Table 2 Number of subjects, person-years and suicides, adjusted marginal rates and relative risks according to the ISCO-2digit job classification

Overall, the differences according to the code for sector of activity were again at the limit of statistical significance (p = 0.049). Figure 3 shows the adjusted marginal rates according to the activity code. Table 3 displays the number of subjects, person-years and suicides, adjusted rates and relative risks. When compared to the reference category (trade, repair car/domestic articles) which contained the highest number of person-years, the single statistically significant category was the sector of Health and social activities (N) for which the adjusted rate exceeded 14.0/100’000.

Fig. 3
figure 3

Model-predicted suicide rates and 95% Confidence Intervals according to sector of activity (regrouped NOGA code) marginalized on Age x Period, Swiss regions, civil status, religion, highest training level, nationality, type of commune

Table 3 Number of subjects, person-years and suicides, adjusted marginal rates and relative risks according to the NOGA code of the activity sector

Surprisingly, no difference in suicide rates was observed with respect to socio-economic status (p = 0.509)—data not shown.

Finally, the most significant (p = 0.008) occupational factor was the difference in suicide rates according the weekly hours at work (Table 4). Although the main observed difference was between the part-time workers (< 35 h) and the workers on a standard schedule (35–45 weekly hours), the high suicide rate (13.47) in women working more than 45 h is noteworthy. This factor is still statistically significant (p = 0.01—data not shown) when further adjusted on the job code.

Table 4 Numbers of subjects, person-years and suicides, adjusted marginal rates and relative risks according to the weekly working hours

The stepwise modelling of the occupational variable confirmed the differences in working hours both when further adjusted on the 2-digit job code or the sector of activity. However, the joint inclusion of the job-code and the sector of activity—data not shown—was not relevant due to the strong association between the two factors.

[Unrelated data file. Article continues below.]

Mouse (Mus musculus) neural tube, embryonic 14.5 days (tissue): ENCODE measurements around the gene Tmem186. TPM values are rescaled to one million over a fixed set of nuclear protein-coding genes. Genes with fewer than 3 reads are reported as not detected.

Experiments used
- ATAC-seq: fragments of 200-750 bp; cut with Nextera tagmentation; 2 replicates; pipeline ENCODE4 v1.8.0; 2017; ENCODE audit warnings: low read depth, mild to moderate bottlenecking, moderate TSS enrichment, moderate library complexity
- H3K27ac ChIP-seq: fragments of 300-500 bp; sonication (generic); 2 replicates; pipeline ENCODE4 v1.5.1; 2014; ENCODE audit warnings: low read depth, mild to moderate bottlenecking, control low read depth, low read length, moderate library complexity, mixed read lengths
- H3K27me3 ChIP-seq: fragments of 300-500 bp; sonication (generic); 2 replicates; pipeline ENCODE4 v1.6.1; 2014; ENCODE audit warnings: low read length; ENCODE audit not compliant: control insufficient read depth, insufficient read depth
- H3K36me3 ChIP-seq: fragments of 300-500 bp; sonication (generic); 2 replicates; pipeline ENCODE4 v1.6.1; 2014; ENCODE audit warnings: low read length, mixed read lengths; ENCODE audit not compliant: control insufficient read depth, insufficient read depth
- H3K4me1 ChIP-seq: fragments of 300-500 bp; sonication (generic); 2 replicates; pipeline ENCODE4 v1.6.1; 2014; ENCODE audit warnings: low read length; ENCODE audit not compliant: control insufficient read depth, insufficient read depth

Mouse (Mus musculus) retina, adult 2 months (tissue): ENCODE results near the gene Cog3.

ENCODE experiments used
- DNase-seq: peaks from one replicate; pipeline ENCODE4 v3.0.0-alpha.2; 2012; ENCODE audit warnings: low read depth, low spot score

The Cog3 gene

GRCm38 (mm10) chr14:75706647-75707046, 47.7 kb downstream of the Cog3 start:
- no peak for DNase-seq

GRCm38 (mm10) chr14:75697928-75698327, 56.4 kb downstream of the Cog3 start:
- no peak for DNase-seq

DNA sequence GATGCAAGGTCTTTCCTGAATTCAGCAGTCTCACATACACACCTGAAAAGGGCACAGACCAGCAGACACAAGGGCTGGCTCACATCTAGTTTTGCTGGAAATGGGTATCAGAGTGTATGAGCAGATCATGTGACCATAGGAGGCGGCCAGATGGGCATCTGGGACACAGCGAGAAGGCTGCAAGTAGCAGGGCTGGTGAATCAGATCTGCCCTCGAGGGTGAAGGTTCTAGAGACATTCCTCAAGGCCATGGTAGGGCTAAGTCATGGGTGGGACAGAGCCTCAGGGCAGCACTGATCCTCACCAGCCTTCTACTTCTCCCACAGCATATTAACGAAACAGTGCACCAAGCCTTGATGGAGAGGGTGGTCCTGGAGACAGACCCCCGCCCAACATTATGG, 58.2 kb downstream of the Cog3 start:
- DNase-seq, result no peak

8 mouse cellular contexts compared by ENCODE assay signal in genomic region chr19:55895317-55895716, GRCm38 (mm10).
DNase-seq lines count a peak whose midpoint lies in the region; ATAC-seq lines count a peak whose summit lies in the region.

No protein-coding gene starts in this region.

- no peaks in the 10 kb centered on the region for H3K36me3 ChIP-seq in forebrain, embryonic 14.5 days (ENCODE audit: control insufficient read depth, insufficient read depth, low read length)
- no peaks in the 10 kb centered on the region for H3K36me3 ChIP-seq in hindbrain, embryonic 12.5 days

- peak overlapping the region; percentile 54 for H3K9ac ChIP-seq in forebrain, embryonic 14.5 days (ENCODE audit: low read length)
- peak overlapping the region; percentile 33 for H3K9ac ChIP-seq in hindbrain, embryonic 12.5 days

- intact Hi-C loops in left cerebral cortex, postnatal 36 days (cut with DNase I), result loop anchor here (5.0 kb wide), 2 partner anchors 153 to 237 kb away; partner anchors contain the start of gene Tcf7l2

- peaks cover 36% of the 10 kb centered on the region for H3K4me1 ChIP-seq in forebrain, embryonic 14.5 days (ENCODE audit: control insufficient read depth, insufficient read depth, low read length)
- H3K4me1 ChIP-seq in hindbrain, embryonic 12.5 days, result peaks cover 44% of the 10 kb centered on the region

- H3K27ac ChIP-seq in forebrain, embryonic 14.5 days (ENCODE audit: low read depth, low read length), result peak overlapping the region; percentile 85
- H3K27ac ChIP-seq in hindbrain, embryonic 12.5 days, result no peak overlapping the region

Finally, after adjustment on the non-occupational factors, on the sector of activity and working hours, three 3-digit jobs were in significant excess compared to all other workers.

  • ISCO 243 Archivists, librarians and related information professionals—adjusted rate 20.0 (95%CI 9.7–30.3) based on 15 suicides—no subcategory standing out.

  • ISCO 513 Personal care and related workers—adjusted rate 14.5 (95%CI 11.6–17.4) based on over 124 suicides. Within this category, child-care workers [ISCO 5131 – 9 suicides, adjusted rate 17.1 (95%CI 5.8–28.4), institution-based personal care workers [ISCO 5132–65 suicides, adjusted rate 14.7 (95%CI 10.8–18.5)] and unspecified care workers [ISCO 5130-33 suicides, adjusted rates 15.0 (95%CI 9.7–20.4)] are in highest excess.

  • ISCO 832 Motor vehicle drivers—adjusted rate 22.2 (95%CI 9.4–35.0) based on 12 suicides all of which are either tram or bus drivers or unspecified.


The present study showed the importance of some occupational factors on the suicide mortality among working women after adjustment of all the available non-occupational factors. With respect to the job codes and sector of activity, the most striking features are the high mortality in the health sector and the transport and communication sector. These findings are corroborated by consistently high suicide rates among health professionals and personal care workers. Within the latter group, the suicide rate in the subgroup of institution-based personal care workers was in significant excess. In the transport sector, the significantly high suicide rates among motor vehicle drivers are noticeable, although based on a small number of cases. Of particular interest are the increased rates among part-time workers and to a lesser extent among women working long hours, features that persisted after adjustment on the job code or the sector of activity.

This study confirmed some of the results of our previous descriptive study, showing that motor vehicle drivers; personal care and related workers as well as manufacturing labourers are the most at risk occupation with respect to the suicide in Swiss women (Guseva Canu et al. 2019). Moreover, health and social activity, and transport and communication appeared to be economic sectors at excess risk of suicide, even after adjustment for occupational and non-occupational factors. This means that these two economic sectors should be considered for further etiological research and preventive interventions. On the other hand, the excess risk among writers and creative performance artists was not confirmed when adjusting for the non-occupational factors.